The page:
1987-88. He was named Montreal’s head coach on February 24, 1984, and voluntarily stepped down
following the 1984-85 season. During that time, Lemaire led the club to the Wales Conference Finals in
1984, and a first-place Adams Division finish in 1984-85.
A native of LaSalle, Que., he began his coaching career in 1979 as player/coach of HC Sierre in
Switzerland. Lemaire returned to North America in 1981 as an assistant coach with SUNY Plattsburgh.
In 1982-83, he was named head coach of the QMJHL’s expansion franchise in Longueuil, leading the club
to the league finals in its inaugural season.
Lemaire was born September 7, 1945, and was inducted into the Hockey Hall of Fame in June 1984,
following a 12-season NHL playing career (1967-88 through 1978-79) with Montreal. During that time,
he was a member of eight Stanley Cup Championship teams, including four straight from 1975-76
through 1978-79, recording the Cup-clinching goal in 1977. Lemaire appeared in both the 1969-70 and
1972-73 NHL All-Star Games, recording a career-high 44 goals and 95 points in 1972-73. As a member of
Montreal’s staff, he also won Stanley Cup Championships during the 1985-86 and 1992-93 seasons.
Jacques and his wife, Mychele, have two sons, Patrice and Danyk, and one daughter, Magalie, as well as
five grandchildren, Jeremy, Xavier, Zachary, Emma, and Kara.
-
COACHING RECORD
REGULAR SEASON PLAYOFFS
YEAR TEAM LEAGUE GC W L O/T PTS PCG GC W L PCT
1980-81 HC Sierre Swi.-2 – – – – – – – – – -
1981-82 HC Sierre Swi.-2 – – – – – – – – – -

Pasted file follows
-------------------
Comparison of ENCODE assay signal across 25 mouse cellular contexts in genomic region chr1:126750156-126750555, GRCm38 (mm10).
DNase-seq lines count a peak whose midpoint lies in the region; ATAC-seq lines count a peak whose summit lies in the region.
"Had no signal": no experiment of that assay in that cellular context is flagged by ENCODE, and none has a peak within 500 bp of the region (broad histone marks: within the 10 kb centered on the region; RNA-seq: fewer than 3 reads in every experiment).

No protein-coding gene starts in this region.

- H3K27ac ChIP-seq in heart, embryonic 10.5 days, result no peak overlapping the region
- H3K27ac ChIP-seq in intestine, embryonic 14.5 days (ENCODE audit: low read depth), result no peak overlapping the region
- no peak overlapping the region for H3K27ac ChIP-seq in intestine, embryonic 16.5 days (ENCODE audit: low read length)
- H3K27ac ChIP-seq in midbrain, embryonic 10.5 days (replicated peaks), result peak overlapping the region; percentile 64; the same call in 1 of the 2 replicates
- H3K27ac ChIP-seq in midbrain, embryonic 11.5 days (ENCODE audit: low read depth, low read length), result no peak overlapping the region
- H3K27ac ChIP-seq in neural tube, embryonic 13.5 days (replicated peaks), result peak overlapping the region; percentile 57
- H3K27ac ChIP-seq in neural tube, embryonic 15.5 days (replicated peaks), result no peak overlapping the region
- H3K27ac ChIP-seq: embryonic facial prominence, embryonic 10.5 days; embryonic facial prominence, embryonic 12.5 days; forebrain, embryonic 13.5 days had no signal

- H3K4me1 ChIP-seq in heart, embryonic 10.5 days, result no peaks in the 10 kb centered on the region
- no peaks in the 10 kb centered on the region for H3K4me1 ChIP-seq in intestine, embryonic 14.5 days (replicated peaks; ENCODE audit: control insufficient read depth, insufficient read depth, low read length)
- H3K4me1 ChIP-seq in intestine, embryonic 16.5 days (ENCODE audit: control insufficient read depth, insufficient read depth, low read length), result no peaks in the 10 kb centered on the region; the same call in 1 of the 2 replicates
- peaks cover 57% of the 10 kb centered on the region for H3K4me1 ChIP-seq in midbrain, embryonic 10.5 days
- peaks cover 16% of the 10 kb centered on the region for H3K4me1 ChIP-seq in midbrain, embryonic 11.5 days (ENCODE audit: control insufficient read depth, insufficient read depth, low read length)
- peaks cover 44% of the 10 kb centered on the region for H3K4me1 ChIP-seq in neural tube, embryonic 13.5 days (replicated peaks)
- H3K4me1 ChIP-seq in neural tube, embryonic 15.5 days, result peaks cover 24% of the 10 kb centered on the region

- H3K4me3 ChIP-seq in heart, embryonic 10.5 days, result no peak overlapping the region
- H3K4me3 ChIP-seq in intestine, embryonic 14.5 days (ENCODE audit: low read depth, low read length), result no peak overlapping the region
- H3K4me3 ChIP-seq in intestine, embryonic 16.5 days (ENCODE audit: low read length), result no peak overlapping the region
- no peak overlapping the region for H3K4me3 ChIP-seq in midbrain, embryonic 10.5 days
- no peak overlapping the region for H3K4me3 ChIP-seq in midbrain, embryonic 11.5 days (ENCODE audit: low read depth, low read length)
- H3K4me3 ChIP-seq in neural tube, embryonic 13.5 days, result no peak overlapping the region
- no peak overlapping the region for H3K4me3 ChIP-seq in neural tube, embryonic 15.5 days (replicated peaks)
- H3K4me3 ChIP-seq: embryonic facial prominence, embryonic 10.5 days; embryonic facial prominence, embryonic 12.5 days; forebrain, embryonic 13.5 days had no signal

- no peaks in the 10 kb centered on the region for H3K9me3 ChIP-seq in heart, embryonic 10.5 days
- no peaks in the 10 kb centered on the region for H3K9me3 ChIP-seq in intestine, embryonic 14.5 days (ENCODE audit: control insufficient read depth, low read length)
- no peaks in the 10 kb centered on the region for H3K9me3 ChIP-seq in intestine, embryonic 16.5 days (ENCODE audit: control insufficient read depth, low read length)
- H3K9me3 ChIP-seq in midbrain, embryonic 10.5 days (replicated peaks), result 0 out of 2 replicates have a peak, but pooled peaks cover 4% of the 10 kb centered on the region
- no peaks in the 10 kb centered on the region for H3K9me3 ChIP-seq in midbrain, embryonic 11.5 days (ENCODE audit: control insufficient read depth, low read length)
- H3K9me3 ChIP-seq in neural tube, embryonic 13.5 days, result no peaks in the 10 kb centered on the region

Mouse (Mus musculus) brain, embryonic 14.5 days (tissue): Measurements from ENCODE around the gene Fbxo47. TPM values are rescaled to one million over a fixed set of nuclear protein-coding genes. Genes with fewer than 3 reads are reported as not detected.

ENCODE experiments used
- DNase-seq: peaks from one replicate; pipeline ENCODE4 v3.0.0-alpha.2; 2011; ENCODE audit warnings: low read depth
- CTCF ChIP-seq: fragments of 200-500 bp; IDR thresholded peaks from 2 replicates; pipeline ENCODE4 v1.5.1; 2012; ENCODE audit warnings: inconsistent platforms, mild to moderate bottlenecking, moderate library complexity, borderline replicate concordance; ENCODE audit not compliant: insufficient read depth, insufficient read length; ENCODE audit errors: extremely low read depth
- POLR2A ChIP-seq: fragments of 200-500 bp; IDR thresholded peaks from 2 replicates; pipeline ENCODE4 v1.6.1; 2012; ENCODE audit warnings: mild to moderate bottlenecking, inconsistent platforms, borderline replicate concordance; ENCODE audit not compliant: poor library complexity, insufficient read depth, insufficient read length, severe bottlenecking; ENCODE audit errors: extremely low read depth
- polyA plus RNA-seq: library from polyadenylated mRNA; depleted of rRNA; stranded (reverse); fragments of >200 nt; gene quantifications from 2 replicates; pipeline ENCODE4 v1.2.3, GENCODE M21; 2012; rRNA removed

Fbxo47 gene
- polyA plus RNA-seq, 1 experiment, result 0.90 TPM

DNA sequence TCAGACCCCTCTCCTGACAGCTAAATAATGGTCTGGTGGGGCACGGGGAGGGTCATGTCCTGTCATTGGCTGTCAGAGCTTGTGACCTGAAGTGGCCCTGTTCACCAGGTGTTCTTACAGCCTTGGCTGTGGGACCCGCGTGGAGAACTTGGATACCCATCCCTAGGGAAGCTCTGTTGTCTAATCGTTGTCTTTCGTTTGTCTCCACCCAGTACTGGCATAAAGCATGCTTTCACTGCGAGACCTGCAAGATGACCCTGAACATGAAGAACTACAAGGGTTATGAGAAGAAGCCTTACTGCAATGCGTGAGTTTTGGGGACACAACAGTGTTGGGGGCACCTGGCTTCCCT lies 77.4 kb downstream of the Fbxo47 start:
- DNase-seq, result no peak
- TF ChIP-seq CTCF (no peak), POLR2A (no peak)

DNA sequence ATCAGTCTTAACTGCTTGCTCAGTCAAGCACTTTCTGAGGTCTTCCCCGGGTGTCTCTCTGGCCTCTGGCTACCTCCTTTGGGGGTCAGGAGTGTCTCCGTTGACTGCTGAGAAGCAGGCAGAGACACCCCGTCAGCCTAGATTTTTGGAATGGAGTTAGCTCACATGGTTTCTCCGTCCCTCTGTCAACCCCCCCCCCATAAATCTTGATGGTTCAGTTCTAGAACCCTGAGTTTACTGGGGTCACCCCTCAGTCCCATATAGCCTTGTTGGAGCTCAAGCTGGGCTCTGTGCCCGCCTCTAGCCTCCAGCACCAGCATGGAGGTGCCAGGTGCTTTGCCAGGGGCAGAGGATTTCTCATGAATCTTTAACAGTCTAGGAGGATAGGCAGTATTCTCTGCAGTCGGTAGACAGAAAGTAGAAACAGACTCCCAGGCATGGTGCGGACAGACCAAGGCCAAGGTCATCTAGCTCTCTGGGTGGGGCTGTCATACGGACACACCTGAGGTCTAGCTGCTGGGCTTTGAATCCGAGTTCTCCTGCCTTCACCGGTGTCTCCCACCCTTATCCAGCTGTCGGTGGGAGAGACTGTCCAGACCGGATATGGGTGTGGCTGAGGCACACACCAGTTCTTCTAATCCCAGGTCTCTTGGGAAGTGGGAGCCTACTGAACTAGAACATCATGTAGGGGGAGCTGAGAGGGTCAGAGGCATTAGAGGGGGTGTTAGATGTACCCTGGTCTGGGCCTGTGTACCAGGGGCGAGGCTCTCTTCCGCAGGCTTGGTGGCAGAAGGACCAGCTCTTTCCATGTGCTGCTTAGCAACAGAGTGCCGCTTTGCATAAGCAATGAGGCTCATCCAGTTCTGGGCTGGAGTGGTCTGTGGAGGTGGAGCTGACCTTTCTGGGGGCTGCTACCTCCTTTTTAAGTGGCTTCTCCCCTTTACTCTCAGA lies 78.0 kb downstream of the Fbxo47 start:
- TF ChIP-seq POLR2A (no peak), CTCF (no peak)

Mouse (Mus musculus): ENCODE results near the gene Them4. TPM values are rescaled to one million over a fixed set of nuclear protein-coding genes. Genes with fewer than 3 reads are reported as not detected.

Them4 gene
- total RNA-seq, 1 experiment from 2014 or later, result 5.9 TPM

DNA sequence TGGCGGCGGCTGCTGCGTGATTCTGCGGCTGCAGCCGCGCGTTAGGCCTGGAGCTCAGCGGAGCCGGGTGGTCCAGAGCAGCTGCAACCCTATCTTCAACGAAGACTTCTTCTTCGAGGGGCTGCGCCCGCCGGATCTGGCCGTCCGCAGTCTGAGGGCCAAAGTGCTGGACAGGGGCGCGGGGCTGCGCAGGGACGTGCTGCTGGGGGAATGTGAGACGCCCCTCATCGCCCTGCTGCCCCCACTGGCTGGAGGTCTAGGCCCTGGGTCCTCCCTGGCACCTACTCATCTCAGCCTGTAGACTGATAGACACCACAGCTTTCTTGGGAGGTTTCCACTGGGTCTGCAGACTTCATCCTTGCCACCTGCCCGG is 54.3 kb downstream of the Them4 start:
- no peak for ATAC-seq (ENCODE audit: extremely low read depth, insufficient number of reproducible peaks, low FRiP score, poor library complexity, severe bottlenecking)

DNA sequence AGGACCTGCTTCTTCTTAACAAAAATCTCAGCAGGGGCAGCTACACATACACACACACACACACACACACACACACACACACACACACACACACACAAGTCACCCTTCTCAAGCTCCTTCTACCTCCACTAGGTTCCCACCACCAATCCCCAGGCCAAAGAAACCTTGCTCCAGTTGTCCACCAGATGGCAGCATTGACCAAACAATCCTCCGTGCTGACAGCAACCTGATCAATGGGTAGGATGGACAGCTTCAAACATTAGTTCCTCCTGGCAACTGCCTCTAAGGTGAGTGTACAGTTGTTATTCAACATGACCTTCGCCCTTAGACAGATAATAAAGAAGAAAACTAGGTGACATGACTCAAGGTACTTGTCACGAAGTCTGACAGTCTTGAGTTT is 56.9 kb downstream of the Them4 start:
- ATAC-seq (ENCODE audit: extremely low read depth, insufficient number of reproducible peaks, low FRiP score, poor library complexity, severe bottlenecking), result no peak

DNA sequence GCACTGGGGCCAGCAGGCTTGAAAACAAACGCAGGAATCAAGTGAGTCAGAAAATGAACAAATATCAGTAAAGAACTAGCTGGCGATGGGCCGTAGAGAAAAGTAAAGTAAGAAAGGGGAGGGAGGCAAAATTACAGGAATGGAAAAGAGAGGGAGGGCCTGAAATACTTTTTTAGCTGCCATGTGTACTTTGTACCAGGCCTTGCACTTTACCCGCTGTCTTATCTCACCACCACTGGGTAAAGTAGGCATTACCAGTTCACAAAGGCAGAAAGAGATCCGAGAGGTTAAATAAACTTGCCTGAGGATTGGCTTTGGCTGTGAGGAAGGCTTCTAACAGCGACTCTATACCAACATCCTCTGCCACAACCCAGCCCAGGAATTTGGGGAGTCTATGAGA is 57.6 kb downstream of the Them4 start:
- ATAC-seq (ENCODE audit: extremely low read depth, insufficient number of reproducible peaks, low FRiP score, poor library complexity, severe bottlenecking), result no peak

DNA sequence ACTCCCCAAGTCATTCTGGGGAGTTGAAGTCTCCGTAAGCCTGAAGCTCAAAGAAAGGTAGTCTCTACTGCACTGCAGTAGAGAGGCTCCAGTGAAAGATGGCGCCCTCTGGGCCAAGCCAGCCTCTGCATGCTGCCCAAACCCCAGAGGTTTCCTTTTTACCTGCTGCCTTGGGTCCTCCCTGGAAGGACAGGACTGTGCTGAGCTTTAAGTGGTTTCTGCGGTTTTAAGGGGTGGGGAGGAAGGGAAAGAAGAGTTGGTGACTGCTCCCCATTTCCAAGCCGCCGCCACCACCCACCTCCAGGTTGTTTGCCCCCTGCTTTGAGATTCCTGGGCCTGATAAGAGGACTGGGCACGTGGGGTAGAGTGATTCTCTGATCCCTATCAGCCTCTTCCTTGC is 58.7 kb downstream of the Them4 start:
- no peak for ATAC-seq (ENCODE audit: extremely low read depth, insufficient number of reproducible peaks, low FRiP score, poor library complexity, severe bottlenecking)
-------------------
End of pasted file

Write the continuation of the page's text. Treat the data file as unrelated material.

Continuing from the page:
1982-83 Longueuil QMJHL 70 37 29 4 78 .557 15 8 7 .533
1983-84 Montreal NHL 17 7 10 0 14 .412 15 9 6 .600
1984-85 Montreal NHL 80 41 27 12 94 .588 12 6 6 .500
1993-94 DEVILS NHL 84 47 25 12 106 .631 20 11 9 .550
1994-95 DEVILS NHL 48 22 18 8 52 .542 20 16 4 .800
1995-96 DEVILS NHL 82 37 33 12 86 .524 – – – -
1996-97 DEVILS NHL 82 45 23 14 104 .634 10 5 5 .500
1997-98 DEVILS NHL 82 48 23 11 107 .652 6 2 4 .333
2000-01 Minnesota NHL 82 25 39 18 68 .415 – – – -
2001-02 Minnesota NHL 82 26 35 21 73 .445 – – – -
2002-03 Minnesota NHL 82 42 29 11 95 .579 18 8 10 .444
2003-04 Minnesota NHL 82 30 29 23 83 .506 – – – -
2005-06 Minnesota NHL 82 38 36 8 84 .512 – – – -
2006-07 Minnesota NHL 82 38 26 8 104 .634 5 1 4 .200
2007-08 Minnesota NHL 82 44 28 10 98 .598 6 2 4 .333
2008-09 Minnesota NHL 82 40 33 9 89 .543 – – – -
2009-10 DEVILS NHL 82 48 27 7 103 .628 5 1 4 .200
DEVILS TOTALS 460 247 149 64 558 .607 61 35 26 .574
NHL TOTALS 1213 588 441 184 1360 .561 117 61 56 .521
Jack Adams Award (1994, 2003)
PLAYING RECORD
REGULAR SEASON PLAYOFFS
YEAR TEAM LEAGUE GP G A PTS PIM GP G A PTS PIM
1962-63 Lachine QJHL 42 41 63 *104 0 – – – – -
1963-64 Montreal Jr. OHA 42 25 30 55 17 17 10 6 16 4
1964-65 Montreal Jr. OHA 56 25 47 72 52 7 1 5 6 0
Quebec AHL 1 0 0 0 0 – – – – -
1965-66 Montreal Jr. OHA 48 41 52 93 69 10 11 2 13 14
1966-67 Houston CPHL 69 19 30 49 19 6 0 1 1 0
1967-68 Montreal NHL 69 22 20 42 16 13 7 6 13 6
1968-69 Montreal NHL 75 29 34 63 29 14 4 2 6 6
1969-70 Montreal NHL 69 32 28 60 16 – – – – -
1970-71 Montreal NHL 78 28 28 56 18 20 9 10 19 17
1971-72 Montreal NHL 77 32 49 81 26 6 2 1 3 2
1972-73 Montreal NHL 77 44 51 95 16 17 7 13 20 2
1973-74 Montreal NHL 66 29 38 67 10 6 0 4 4 2
1974-75 Montreal NHL 80 36 56 92 20 11 5 7 12 4
1975-76 Montreal NHL 61 20 32 52 20 13 3 3 6 2
1976-77 Montreal NHL 75 34 41 75 22 14 7 12 19 6
1977-78 Montreal NHL 76 36 61 97 14 15 6 8 14 10
1978-79 Montreal NHL 50 24 31 55 10 15 *11 12 *23 6
1979-80 HC Sierre Swi.-2 28 29 16 45 – – – – – -
1980-81 HC Sierre Swi.-2 12 13 13 26 – – – – – -
NHL TOTALS 853 366 469 835 217 145 61 78 139 63
Played in NHL All-Star Game (1970, 1973) • Inducted into Hockey Hall of Fame (1984)
*Led League